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Assos Equipe RSR Bib Shorts S9 Targa



Exceptionally comfortable, light and expensive bibs for WorldTour-level performance
Light weight
Everything stays in place
Very athletic fit won't suit all body shapes

At every product is thoroughly tested for as long as it takes to get a proper insight into how well it works. Our reviewers are experienced cyclists that we trust to be objective. While we strive to ensure that opinions expressed are backed up by facts, reviews are by their nature an informed opinion, not a definitive verdict. We don't intentionally try to break anything (except locks) but we do try to look for weak points in any design. The overall score is not just an average of the other scores: it reflects both a product's function and value – with value determined by how a product compares with items of similar spec, quality, and price.

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The Assos Equipe RSR S9 Targa bib shorts are very comfortable and very light. The main body material is different from basically any other cycle clothing I've used, but provides good compression and a race-ready fit. The chamois is exceptional, the bib straps are wide and flat, and the price is very high.

The RSR S9s are claimed to be the fastest shorts that Assos makes, and this new Targa version has been redesigned to further reduce weight. They now weigh 166g for a size medium, which does make them a fair whack lighter than other top-of-the-range shorts. The MAAP Pro bibs we've just reviewed are 213g, for example, a whole 22 per cent heavier.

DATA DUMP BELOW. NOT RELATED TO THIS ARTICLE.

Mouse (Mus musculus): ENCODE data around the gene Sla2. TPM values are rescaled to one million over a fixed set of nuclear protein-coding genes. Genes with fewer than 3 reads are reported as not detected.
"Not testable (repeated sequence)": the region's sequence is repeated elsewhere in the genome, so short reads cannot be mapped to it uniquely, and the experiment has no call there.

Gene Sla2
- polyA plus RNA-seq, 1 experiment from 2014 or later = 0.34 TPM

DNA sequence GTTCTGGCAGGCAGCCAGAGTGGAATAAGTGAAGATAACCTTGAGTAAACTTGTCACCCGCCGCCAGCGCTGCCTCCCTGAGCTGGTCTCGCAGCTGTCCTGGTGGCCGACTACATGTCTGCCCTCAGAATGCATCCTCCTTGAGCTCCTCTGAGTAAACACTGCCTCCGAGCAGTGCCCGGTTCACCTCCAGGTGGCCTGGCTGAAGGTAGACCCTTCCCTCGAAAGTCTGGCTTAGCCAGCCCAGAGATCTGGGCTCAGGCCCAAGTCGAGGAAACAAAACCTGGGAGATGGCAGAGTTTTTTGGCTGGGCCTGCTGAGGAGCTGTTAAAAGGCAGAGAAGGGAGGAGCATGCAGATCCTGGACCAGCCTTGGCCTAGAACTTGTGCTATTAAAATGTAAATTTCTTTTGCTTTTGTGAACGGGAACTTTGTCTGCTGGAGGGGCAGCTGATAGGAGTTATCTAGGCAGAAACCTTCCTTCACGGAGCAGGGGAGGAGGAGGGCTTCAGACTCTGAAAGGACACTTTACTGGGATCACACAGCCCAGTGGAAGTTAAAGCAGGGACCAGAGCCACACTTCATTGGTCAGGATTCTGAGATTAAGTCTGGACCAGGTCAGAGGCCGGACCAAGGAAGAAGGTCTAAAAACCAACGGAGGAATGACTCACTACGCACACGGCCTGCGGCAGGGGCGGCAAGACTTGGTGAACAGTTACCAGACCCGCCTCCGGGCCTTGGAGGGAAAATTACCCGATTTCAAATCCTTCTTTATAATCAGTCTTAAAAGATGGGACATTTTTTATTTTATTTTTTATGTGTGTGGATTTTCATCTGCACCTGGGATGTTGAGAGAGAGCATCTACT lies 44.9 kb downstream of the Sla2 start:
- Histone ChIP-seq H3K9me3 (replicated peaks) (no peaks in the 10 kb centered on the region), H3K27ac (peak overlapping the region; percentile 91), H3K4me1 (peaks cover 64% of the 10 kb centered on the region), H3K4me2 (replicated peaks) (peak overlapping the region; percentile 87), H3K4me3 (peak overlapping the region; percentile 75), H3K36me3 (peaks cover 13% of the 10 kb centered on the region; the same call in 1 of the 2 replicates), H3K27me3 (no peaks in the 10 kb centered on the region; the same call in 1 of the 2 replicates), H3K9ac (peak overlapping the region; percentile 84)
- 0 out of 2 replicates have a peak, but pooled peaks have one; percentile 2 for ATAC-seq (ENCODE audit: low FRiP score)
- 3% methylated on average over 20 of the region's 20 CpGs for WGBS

Now, not many people go and buy a new set of (very expensive) bibs just because they're light, but this is a bit of a giveaway that they're a bit different from other shorts. The material, for starters, feels more like an Olympian's swimming jammers than cycling clothing; the easiest way to describe it is that it rustles, though thankfully not while riding along. Assos calls it 'type.701kompressor' fabric and it's a 68% polyamide, 26% elastane and 6% polyester mix. It's really rather compressive, too, so expect a tight and performance-focused fit.

2022 Assos EQUIPE RSR Bib Shorts S9 TARGA - legs back.jpg

Assos says the fabric is abrasion resistant, blocks UV rays (UPF50+), and resists odours while actively cooling. I've been wearing the bibs on a recent warm weather training camp and did indeed find the compressive support comfortable for long days in the saddle. I didn't find them unnecessarily warm, which was a worry when I first saw the fabric, but did find that they were quite susceptible to getting white marks from salt when I did start sweating heavily.

> Cycling sun protection: 5 easy ways to look after your skin

Areas around the crotch get a more breathable and less compressive 'Ossidia' fabric, and this combined with the vented chamois that we'll look at in a minute – it has holes in each layer – help the shorts to dry quickly and reduce clamminess.

The S9 Targas' 'aeroFit' is more aggressive than the 'racingFit' that you'll find on the Equipe RS line, such as the Spring/Fall bibs that Liam tested a few years ago, and that in turn is more aggressive than the 'regularFit' you'll find on the Mille GT line of products. What this means is that other than being tight, the RSRs are long in the leg for maximum aero benefit.